Guy #104 – Best pity sex ever.

Sexting.
Like smelling your fingers or wanting to kill your neighbor, sexting is one of those common things people rarely talk about in public. In the land of sexting everybody has libidos that last all night, cum spreads like supernovae and penises stay erect till the end of time.

Sexting often doesn’t lead to an actual date, perhaps because it’s kind of silly and everyone involved knows too many superlatives can only result in disappointment.

Guy #104 was my most memorable exception in that respect.
The two of us got in touch on a dating site and quickly entered a conversation that read like a porn script. Unlike most sexting partners, Guy #104 seemed genuinely interested in meeting up with me, which is why we set a date at his place.

That’s when he got down with the flu. Usually people get down with the flu as a polite way of saying On second thought, I don’t want you in my house, but Guy #104 insisted we’d meet a week later.

A week later he still had the flu.

The thing with sexting is it’s kind of like sex itself: It can’t go on forever. Eventually Guy #104 and I started talking about other stuff, most notably about the fact he stayed in flu mode for so long.

As Guy #104 revealed more and more of his symptoms I realized he probably didn’t have the flu, but Acute HIV Infection. Not wanting to burden him with my hypochondria, I didn’t tell him about my suspicions at first.
But when another week passed during which his flu didn’t, Guy #104 told me he had seen a doctor who also deemed HIV the most likely culprit. Shortly after his test came back positive.

Needless to say Guy #104 was devastated. Like so many gay Guys he had barebacked his way through a recent date and subsequently became part of that statistic no one wants to be a part of.

There’s no arousal to be found in a sentence like Hm, yeah, Ima slide that condom on so hard. That’s why in the land of sexting the hypothetical sex is always a bareback extravaganza. Guy #104 and I had sexted each other about doing stuff some people get AIDS from. Now he knew he would never be able to do any of that stuff with anyone ever.

What started off as a lighthearted sexting session eventually took the form of therapy. Guy #104’s world was pretty much shattered and he could only confide in a sexting stranger.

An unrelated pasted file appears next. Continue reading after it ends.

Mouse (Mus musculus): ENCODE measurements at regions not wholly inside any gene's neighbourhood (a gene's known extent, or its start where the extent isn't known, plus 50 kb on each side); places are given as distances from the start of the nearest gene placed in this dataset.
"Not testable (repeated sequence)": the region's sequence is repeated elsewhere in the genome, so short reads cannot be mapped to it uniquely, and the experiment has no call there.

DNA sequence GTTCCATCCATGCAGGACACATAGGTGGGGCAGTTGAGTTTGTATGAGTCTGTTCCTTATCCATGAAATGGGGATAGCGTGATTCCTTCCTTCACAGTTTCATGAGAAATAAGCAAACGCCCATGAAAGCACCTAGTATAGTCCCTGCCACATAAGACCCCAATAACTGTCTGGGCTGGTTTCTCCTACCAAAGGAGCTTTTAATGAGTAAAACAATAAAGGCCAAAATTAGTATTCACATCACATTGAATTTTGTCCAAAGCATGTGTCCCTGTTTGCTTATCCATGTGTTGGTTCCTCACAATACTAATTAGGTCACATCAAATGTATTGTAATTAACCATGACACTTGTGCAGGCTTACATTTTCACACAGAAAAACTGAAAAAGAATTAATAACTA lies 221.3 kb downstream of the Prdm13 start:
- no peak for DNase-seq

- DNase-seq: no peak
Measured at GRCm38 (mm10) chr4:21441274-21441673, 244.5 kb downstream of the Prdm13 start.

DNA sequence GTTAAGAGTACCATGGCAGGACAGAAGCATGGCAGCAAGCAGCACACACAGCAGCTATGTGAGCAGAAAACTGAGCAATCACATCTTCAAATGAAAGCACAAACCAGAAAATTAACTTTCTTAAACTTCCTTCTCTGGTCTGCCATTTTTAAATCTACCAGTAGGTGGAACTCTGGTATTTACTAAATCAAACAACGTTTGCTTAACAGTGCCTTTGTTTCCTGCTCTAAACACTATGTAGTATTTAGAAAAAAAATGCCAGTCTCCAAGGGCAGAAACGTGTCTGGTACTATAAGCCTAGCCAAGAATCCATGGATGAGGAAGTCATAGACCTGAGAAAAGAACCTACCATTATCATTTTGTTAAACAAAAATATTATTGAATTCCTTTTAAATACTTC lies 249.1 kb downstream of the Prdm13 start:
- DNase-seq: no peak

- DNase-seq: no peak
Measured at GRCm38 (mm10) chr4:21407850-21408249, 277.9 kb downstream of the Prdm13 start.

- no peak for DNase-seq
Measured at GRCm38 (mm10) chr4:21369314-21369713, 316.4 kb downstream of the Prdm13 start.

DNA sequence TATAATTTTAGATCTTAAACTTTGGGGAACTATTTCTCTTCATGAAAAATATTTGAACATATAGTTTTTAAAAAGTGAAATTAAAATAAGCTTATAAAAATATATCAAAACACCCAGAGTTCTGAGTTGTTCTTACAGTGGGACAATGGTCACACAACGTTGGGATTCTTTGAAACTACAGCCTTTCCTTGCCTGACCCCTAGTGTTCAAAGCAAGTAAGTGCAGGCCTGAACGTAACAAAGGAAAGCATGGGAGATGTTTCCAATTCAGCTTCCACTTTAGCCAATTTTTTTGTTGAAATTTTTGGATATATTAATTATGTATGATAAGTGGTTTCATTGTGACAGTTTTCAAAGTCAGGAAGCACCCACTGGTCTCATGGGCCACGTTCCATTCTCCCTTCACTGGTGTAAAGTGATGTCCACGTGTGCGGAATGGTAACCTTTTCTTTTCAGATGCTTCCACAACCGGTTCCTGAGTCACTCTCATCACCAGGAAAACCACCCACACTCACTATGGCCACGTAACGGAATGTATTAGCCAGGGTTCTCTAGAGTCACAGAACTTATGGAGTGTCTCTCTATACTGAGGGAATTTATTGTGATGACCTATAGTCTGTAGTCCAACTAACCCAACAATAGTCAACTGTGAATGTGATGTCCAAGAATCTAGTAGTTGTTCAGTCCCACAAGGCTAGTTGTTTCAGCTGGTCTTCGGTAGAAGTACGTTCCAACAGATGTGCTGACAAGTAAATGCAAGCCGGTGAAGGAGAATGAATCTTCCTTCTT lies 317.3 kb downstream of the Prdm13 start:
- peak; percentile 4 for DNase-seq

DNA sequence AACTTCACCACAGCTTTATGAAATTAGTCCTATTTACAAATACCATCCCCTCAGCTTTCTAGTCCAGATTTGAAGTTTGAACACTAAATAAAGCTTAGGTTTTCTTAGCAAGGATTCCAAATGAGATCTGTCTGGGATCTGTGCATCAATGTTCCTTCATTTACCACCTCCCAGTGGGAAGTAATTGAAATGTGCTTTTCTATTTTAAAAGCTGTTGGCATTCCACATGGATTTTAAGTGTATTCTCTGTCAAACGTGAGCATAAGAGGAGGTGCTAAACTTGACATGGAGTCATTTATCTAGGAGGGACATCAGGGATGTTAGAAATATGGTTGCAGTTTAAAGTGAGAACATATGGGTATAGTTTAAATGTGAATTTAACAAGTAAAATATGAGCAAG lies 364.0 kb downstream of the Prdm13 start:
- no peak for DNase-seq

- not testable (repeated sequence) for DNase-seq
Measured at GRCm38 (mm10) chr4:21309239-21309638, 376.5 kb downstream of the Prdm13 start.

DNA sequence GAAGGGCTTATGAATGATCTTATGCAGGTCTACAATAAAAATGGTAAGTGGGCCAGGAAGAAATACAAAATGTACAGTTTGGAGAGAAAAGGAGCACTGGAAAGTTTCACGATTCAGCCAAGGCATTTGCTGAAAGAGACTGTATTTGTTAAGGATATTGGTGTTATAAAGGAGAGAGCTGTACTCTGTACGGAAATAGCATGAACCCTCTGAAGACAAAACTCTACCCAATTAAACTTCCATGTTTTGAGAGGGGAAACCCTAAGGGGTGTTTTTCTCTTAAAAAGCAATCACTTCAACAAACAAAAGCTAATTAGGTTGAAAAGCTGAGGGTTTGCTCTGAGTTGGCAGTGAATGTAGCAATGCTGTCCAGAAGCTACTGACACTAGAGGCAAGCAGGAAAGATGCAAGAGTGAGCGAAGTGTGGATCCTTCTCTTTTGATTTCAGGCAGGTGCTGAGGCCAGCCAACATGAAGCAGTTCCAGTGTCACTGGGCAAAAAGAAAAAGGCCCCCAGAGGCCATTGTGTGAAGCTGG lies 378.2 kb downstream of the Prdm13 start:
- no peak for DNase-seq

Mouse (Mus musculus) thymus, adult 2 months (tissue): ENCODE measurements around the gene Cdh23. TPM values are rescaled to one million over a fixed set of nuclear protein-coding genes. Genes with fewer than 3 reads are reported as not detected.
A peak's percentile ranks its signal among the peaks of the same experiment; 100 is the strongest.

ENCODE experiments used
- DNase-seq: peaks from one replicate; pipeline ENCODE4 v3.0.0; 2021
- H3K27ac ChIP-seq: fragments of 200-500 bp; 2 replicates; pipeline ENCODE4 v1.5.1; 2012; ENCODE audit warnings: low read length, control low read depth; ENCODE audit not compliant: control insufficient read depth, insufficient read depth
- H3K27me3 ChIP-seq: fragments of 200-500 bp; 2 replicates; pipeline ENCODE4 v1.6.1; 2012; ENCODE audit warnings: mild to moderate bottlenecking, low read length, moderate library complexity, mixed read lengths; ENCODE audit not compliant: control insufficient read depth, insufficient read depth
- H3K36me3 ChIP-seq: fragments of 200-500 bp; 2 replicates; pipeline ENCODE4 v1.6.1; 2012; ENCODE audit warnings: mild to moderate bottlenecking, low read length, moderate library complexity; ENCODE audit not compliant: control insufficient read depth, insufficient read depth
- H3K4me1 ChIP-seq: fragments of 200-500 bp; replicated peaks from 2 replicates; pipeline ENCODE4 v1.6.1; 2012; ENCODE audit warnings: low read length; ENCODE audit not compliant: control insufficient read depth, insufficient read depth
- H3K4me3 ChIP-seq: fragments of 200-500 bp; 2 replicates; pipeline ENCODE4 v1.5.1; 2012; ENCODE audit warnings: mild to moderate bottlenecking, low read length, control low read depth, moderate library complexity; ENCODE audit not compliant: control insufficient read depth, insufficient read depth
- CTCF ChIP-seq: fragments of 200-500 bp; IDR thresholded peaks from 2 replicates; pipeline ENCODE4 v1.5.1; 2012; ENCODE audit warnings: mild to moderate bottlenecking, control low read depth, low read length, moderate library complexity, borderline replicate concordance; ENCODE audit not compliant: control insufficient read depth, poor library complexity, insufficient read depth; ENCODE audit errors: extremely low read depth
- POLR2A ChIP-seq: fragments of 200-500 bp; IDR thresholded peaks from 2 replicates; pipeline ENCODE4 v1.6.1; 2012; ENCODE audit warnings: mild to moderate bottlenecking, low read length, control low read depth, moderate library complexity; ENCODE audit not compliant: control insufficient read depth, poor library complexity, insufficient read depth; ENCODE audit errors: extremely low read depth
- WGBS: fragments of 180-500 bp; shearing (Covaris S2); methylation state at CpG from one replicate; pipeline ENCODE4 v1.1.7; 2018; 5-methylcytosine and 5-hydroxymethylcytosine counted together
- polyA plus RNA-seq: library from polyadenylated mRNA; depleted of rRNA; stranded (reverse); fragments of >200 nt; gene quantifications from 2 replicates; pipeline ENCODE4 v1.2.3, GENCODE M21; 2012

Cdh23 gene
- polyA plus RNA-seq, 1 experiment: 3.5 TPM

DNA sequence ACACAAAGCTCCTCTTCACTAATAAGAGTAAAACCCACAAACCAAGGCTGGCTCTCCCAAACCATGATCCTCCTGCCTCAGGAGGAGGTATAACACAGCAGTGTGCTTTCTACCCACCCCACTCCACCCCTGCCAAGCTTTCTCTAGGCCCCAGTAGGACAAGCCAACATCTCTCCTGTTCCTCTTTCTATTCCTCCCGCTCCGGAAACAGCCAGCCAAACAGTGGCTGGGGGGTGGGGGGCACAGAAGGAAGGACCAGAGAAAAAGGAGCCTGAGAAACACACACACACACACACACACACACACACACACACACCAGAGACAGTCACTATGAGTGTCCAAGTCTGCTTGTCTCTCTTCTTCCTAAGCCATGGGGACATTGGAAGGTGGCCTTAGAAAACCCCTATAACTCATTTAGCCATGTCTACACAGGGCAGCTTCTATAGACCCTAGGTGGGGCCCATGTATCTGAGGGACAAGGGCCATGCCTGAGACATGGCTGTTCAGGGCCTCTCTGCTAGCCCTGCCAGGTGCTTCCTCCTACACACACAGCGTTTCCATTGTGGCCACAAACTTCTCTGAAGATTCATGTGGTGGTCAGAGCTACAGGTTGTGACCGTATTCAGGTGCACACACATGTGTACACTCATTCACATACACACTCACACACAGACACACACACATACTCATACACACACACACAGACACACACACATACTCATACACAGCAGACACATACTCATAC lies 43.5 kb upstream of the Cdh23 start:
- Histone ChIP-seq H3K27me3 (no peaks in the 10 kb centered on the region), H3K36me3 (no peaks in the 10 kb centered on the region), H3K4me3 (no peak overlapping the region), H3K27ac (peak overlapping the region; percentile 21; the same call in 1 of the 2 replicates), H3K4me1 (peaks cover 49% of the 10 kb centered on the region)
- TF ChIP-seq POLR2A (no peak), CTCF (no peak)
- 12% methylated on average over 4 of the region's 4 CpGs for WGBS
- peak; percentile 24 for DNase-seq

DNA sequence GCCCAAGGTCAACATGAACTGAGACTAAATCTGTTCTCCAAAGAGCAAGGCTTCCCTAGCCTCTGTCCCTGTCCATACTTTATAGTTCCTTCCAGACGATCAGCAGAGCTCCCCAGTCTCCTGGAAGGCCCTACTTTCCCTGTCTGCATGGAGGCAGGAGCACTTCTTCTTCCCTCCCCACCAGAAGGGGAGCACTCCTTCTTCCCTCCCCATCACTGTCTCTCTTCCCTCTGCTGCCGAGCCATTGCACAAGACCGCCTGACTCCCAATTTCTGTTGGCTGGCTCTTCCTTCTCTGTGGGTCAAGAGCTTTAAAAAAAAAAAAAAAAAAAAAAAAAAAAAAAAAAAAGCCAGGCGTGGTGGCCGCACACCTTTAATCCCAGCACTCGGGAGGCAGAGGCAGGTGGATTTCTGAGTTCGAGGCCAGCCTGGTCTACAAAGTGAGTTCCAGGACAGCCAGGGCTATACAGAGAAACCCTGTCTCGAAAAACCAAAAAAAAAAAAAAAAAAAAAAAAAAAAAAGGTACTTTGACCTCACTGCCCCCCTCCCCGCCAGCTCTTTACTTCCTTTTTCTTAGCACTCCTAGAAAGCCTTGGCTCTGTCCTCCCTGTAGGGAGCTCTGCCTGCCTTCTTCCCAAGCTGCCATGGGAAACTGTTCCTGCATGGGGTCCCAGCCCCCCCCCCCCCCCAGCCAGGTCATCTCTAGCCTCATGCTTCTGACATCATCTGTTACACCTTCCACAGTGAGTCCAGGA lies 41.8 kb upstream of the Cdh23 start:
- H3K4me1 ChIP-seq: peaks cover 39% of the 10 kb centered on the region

Perhaps his biggest issue was he now felt unattractive. HIV simply isn’t a popular niche. It lets everybody know you barebacked one too many times. Guy #104 had trouble accepting Guys could still be attracted to him. So I told him I’d take him up on our date, saying I would gladly show him HIV was not a turn off for me.

We met sometime after his symptoms had disappeared. We spoke a lot about him having to adjust to his new status. He struck me as relieved, having taken comfort in the fact it’s not the death sentence it used to be.

It’s not uncommon for me to take on the role of therapist on dates, but never as much as with Guy #104. I actually enjoyed being able to offer him a sense of comfort.

It was during sex I felt his relief the most. It was his first time after testing positive and it was nice to see him enjoy himself.
For me the sex wasn’t great though. Guy #104 wasn’t really the kind of hot I had seen on his selfies and besides HIV we didn’t have much else to talk about. There wasn’t that much of a connection to be celebrated, but maybe that’s because I took on the role of therapist, even during sex.
Still, Guy #104 made me feel like a good therapist. It was definitely the best pity sex I ever had.

9

The two of us met on three or four occasions. He was the kind of friend that would say ‘Hi’ each time I popped online on Skype. I am however not a very sociable person when I’m not having sex.
I could tell I meant something to Guy #104 and was very happy to have been there for him, but I never intended to be there for him forever: The better the therapist, the quicker his patients don’t need him anymore.
And of course I get immensely annoyed by people that say ‘Hi’ on Skype.